Glen Span Arch

Glen Span Arch is a rustic stone arch that marks the western boundary of the woodland landscape known as the Ravine.

It carries the West Drive over the water body known as the Loch and the main pedestrian path through the Ravine.

While not as rustic as Huddlestone Arch at the other end of the Ravine, Glen Span Arch’s construction—with large rough-hewn stones taken from the surrounding rocky landscape—was intended to blend in with the surrounding woodland landscape (like the Ramble Stone Arch).

The upper portion of the bridge was originally constructed in wood, making it the only wood bridge to carry the weight of the carriage drive. It soon deteriorated and was replaced with stone in 1885.

Stroll in the Ravine

With meandering paths, a dense canopy of trees, and cascading waterfalls, the Ravine evokes the wilderness of the Adirondacks.

View with audio description

Central Park’s arches and bridges are an integral part of its circulation system. The Park’s designers, Frederick Law Olmsted and Calvert Vaux, created an intricate system of pedestrian paths, a bridle path, and carriage drives to allow visitors to experience the Park’s landscapes in a variety of ways. However, for this system to work safely and in a relatively small space, it had to limit interactions between potentially conflicting forms of traffic. The Park’s arches and bridges separate this traffic by carrying one form of transportation over another.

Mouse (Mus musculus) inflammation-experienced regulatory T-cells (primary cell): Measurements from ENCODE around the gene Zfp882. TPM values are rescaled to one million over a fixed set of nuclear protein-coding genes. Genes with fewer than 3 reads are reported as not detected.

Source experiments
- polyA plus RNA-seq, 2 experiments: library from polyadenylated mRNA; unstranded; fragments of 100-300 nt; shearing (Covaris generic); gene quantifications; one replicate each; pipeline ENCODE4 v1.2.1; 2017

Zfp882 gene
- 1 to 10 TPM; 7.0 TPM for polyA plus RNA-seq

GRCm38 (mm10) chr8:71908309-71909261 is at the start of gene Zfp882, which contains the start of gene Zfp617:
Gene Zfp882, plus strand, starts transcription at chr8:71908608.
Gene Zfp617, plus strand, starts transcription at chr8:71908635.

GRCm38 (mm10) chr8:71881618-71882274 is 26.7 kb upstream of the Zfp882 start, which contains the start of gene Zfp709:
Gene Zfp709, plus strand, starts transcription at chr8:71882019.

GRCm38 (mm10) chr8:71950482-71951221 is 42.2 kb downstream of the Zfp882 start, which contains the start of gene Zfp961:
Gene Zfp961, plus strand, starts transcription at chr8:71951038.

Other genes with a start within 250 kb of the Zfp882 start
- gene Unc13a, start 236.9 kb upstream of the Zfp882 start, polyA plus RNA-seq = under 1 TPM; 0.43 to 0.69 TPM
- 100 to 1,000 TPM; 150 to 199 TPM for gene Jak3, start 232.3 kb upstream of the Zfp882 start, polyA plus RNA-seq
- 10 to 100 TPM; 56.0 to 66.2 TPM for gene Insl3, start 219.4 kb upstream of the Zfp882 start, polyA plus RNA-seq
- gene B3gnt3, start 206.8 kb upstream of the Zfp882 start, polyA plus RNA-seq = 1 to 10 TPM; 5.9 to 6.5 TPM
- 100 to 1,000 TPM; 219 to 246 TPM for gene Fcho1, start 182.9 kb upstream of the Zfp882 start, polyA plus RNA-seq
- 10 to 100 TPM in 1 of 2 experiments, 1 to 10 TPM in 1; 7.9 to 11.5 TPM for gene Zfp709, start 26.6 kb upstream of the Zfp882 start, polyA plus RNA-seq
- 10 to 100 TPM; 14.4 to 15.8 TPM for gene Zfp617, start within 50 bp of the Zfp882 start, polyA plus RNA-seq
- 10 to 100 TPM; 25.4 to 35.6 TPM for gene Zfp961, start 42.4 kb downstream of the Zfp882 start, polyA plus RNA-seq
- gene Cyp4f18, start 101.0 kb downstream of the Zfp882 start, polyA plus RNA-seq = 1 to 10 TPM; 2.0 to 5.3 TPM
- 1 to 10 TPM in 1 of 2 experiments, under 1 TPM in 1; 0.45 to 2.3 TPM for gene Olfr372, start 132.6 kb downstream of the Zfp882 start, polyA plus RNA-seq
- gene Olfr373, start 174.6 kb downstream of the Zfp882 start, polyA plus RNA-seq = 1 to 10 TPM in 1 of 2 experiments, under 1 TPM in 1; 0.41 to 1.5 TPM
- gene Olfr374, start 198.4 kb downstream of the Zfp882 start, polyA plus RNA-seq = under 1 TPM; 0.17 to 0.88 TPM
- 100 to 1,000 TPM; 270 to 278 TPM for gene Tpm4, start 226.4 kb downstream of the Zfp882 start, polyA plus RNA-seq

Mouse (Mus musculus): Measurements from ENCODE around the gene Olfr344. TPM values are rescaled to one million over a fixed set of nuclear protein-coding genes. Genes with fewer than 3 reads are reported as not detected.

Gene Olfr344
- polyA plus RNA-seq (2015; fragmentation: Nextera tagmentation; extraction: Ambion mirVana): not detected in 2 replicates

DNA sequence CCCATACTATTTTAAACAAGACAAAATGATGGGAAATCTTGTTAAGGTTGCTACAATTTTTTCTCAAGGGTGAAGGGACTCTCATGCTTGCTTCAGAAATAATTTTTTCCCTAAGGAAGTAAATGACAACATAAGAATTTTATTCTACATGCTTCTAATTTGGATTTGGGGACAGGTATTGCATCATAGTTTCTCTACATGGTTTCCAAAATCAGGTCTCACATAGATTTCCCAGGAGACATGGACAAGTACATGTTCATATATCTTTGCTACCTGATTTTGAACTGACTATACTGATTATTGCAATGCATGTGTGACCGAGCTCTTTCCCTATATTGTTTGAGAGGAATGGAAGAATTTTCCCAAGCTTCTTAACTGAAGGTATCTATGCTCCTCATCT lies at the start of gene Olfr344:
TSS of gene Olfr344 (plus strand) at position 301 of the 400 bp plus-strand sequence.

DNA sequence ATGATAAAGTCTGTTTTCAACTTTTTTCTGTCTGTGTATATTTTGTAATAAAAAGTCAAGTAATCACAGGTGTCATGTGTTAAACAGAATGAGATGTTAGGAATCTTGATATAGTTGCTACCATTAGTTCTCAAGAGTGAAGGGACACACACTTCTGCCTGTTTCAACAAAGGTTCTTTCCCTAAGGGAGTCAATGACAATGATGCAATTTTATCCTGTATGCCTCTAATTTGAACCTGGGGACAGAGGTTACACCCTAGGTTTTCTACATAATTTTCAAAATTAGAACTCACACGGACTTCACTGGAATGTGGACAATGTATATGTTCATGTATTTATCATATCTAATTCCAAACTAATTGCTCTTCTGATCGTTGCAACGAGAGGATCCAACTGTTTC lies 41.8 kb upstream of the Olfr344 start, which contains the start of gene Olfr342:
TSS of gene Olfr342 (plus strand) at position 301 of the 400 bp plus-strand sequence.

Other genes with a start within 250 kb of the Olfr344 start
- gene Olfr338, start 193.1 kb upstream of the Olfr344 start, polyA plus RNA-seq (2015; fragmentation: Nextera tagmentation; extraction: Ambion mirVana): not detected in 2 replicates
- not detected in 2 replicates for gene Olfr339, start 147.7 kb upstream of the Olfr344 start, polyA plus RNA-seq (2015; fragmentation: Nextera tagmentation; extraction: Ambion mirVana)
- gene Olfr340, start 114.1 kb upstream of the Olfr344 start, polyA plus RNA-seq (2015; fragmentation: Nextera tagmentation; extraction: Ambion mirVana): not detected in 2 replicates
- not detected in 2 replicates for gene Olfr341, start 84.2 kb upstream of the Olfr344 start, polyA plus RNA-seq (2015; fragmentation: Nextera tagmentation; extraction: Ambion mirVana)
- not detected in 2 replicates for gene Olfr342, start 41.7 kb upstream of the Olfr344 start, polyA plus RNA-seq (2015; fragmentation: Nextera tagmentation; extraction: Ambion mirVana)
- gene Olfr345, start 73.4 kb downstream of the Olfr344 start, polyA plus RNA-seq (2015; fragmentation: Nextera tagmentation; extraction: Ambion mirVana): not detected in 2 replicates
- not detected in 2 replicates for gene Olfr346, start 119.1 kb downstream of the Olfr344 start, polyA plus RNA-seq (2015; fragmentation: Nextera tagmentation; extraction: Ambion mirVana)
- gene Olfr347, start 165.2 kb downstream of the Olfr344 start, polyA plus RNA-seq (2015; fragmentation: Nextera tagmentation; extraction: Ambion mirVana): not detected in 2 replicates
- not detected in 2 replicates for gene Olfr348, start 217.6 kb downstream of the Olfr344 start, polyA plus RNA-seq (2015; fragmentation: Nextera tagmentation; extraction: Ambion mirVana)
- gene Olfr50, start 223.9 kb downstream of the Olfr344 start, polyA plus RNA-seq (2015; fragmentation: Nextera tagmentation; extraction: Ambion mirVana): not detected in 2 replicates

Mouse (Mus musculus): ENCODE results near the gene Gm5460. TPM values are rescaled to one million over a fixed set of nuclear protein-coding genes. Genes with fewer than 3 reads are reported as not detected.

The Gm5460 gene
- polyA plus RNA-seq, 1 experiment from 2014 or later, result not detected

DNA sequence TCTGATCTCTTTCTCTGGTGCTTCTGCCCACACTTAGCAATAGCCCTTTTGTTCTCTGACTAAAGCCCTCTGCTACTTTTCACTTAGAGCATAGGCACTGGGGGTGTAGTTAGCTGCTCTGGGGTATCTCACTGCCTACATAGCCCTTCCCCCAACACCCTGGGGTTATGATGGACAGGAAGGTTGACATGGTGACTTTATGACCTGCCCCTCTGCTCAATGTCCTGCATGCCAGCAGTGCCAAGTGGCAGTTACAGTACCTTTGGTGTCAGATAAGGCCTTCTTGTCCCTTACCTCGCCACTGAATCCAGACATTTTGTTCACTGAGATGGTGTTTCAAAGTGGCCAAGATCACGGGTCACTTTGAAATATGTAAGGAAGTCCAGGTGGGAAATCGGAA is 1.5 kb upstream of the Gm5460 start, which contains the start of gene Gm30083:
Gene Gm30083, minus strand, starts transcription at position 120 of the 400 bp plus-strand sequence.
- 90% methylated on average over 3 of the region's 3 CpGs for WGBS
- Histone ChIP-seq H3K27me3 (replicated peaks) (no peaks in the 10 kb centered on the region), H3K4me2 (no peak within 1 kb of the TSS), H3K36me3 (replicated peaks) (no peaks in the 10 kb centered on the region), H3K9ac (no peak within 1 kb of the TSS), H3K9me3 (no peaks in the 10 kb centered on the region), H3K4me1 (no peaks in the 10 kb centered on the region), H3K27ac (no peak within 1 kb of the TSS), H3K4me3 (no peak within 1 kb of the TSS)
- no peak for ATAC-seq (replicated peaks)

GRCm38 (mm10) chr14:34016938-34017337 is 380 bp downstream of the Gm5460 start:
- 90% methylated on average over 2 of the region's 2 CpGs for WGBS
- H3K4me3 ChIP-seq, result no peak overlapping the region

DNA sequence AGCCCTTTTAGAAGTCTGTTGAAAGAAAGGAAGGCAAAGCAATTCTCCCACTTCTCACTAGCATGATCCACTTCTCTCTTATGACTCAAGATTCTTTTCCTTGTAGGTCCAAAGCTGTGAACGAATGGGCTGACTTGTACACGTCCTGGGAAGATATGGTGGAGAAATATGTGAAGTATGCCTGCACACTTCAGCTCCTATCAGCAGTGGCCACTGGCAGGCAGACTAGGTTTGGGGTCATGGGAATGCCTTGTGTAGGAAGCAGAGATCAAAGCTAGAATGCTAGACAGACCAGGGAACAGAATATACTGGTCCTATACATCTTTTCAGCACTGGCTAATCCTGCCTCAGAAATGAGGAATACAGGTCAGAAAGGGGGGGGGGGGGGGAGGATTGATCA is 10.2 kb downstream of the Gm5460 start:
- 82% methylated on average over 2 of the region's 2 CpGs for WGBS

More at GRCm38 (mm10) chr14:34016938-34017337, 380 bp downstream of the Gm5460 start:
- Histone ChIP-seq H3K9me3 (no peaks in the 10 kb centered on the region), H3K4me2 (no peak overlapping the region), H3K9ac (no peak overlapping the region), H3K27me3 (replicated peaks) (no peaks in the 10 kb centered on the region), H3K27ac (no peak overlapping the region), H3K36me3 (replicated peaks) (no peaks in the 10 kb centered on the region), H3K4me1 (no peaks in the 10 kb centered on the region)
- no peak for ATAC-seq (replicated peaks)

Between 1859 and 1866, 27 arches and bridges were built in Central Park. All were designed by Vaux—in some cases with the assistance of fellow architect Jacob Wrey Mould. Each one is unique, designed with various materials and decorative motifs and with careful consideration of its placement in the landscape. Over time, six arches and bridges were added and three were removed, bringing the total to 30 ornamental bridges and arches in the Park today. There are also additional bridges in the Park’s woodlands that are smaller, constructed with wood, and typically cross over streams.

Another key part of this circulation system are the transverse roads that allow City traffic to cross the Park. The transverse roads are sunken below the grade of the Park with bridges crossing over them. These bridges were designed as more utilitarian structures and weren’t intended to be seen—but they allow pedestrians and other traffic to seamlessly move through the Park. There are 13 transverse road bridges (one of which, Denesmouth, is also considered an ornamental bridge).

A detailed view of the masonry and keystones of the arch, surrounded by thick greenery.

Give Back to the Park

Arches and bridges support every visitor’s journey through Central Park. You can help the Conservancy maintain these integral structures and the landscapes that surround them.

Donate Now

Also in the area